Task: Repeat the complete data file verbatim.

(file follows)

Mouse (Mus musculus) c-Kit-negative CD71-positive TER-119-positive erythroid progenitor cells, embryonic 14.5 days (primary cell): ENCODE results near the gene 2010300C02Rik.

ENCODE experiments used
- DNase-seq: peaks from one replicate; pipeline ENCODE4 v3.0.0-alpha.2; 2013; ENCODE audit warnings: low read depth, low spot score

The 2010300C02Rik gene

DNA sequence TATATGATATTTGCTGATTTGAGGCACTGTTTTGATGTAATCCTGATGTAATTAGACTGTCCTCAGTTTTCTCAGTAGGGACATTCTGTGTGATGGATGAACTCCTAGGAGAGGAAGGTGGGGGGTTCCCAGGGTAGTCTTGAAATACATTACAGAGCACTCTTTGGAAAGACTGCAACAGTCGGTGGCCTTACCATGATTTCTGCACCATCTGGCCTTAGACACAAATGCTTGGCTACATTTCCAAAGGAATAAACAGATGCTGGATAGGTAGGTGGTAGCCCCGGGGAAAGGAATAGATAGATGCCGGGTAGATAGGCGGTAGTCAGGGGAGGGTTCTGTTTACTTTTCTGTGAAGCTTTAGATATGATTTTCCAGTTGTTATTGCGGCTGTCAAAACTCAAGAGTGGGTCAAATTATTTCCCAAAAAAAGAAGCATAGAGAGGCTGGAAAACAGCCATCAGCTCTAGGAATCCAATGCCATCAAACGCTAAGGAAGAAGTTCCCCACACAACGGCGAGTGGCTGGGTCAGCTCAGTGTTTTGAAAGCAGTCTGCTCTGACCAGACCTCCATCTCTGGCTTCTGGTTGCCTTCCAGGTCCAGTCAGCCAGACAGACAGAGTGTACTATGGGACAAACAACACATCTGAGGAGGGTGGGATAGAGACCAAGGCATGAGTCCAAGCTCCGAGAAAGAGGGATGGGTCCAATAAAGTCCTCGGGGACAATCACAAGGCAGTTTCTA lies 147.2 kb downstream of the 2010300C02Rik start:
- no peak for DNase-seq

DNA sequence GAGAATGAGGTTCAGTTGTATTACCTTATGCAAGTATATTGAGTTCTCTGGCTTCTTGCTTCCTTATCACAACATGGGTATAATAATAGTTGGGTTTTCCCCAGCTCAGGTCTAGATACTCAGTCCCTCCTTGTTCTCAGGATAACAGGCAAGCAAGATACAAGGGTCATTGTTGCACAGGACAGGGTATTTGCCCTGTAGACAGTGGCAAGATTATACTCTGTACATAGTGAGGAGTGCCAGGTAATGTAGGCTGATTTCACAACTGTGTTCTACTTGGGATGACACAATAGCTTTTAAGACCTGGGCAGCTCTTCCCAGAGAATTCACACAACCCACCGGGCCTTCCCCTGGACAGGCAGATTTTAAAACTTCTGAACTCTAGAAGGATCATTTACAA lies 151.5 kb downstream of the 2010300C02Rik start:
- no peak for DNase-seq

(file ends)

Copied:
Mouse (Mus musculus) c-Kit-negative CD71-positive TER-119-positive erythroid progenitor cells, embryonic 14.5 days (primary cell): ENCODE results near the gene 2010300C02Rik.

ENCODE experiments used
- DNase-seq: peaks from one replicate; pipeline ENCODE4 v3.0.0-alpha.2; 2013; ENCODE audit warnings: low read depth, low spot score

The 2010300C02Rik gene

DNA sequence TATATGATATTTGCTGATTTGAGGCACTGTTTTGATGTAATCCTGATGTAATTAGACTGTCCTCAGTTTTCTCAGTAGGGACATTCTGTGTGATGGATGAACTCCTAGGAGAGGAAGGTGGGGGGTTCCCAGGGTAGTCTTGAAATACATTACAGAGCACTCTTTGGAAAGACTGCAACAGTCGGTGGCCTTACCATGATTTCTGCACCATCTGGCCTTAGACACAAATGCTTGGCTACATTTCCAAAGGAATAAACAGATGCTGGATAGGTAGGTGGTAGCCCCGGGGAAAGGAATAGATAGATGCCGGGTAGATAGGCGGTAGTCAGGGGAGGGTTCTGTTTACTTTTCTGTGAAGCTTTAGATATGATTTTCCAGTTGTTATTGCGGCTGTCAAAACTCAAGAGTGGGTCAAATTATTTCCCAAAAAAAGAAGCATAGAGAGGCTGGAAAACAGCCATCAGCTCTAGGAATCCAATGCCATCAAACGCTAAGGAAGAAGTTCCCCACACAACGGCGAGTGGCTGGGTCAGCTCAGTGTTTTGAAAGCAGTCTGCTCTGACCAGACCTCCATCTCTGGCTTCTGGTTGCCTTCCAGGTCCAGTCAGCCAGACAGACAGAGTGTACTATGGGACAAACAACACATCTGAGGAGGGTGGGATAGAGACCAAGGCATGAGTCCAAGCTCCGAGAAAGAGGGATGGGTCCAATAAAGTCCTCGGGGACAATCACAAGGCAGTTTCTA lies 147.2 kb downstream of the 2010300C02Rik start:
- no peak for DNase-seq

DNA sequence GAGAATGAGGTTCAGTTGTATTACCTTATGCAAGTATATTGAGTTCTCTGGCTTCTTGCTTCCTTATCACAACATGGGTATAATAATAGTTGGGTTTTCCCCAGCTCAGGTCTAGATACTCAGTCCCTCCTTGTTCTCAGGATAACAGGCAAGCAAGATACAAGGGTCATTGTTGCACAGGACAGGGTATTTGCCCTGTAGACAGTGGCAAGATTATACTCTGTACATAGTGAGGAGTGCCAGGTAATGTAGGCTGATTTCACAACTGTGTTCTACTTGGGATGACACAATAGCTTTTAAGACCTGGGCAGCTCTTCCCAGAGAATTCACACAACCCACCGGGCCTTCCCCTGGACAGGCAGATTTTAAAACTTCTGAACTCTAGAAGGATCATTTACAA lies 151.5 kb downstream of the 2010300C02Rik start:
- no peak for DNase-seq